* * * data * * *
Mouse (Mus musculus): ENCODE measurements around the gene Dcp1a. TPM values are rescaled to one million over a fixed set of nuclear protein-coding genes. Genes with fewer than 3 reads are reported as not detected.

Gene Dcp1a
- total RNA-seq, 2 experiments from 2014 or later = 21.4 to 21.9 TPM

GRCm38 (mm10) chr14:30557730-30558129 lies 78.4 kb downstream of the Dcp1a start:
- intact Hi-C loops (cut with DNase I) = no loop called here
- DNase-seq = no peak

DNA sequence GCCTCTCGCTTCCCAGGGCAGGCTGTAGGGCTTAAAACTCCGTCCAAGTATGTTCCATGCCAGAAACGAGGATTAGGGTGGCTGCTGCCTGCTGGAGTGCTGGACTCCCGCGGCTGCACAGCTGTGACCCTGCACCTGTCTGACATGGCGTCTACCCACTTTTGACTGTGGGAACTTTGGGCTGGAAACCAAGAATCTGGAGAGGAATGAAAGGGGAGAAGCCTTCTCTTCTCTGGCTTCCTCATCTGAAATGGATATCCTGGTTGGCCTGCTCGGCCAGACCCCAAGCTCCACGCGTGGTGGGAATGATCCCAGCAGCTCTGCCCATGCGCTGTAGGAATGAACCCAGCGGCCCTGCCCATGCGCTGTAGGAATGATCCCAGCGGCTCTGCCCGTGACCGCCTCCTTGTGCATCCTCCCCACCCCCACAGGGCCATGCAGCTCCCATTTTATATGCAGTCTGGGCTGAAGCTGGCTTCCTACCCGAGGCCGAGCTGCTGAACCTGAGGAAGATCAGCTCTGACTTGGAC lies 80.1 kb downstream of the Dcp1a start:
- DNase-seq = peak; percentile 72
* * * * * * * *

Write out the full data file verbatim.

Mouse (Mus musculus): ENCODE measurements around the gene Dcp1a. TPM values are rescaled to one million over a fixed set of nuclear protein-coding genes. Genes with fewer than 3 reads are reported as not detected.

Gene Dcp1a
- total RNA-seq, 2 experiments from 2014 or later = 21.4 to 21.9 TPM

GRCm38 (mm10) chr14:30557730-30558129 lies 78.4 kb downstream of the Dcp1a start:
- intact Hi-C loops (cut with DNase I) = no loop called here
- DNase-seq = no peak

DNA sequence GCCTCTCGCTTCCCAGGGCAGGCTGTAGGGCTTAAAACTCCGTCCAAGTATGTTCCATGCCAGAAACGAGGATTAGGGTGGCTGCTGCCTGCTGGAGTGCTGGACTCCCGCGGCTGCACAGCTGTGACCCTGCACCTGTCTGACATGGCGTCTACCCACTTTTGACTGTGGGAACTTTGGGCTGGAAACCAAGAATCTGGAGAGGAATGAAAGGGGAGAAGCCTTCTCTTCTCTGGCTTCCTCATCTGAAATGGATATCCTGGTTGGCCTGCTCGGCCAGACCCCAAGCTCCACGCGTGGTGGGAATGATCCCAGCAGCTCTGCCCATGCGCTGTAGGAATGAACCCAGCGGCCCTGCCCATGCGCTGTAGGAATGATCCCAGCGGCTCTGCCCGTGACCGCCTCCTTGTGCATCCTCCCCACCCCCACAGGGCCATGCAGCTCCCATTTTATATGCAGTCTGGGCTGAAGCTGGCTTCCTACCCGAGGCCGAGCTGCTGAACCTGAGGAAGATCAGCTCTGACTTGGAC lies 80.1 kb downstream of the Dcp1a start:
- DNase-seq = peak; percentile 72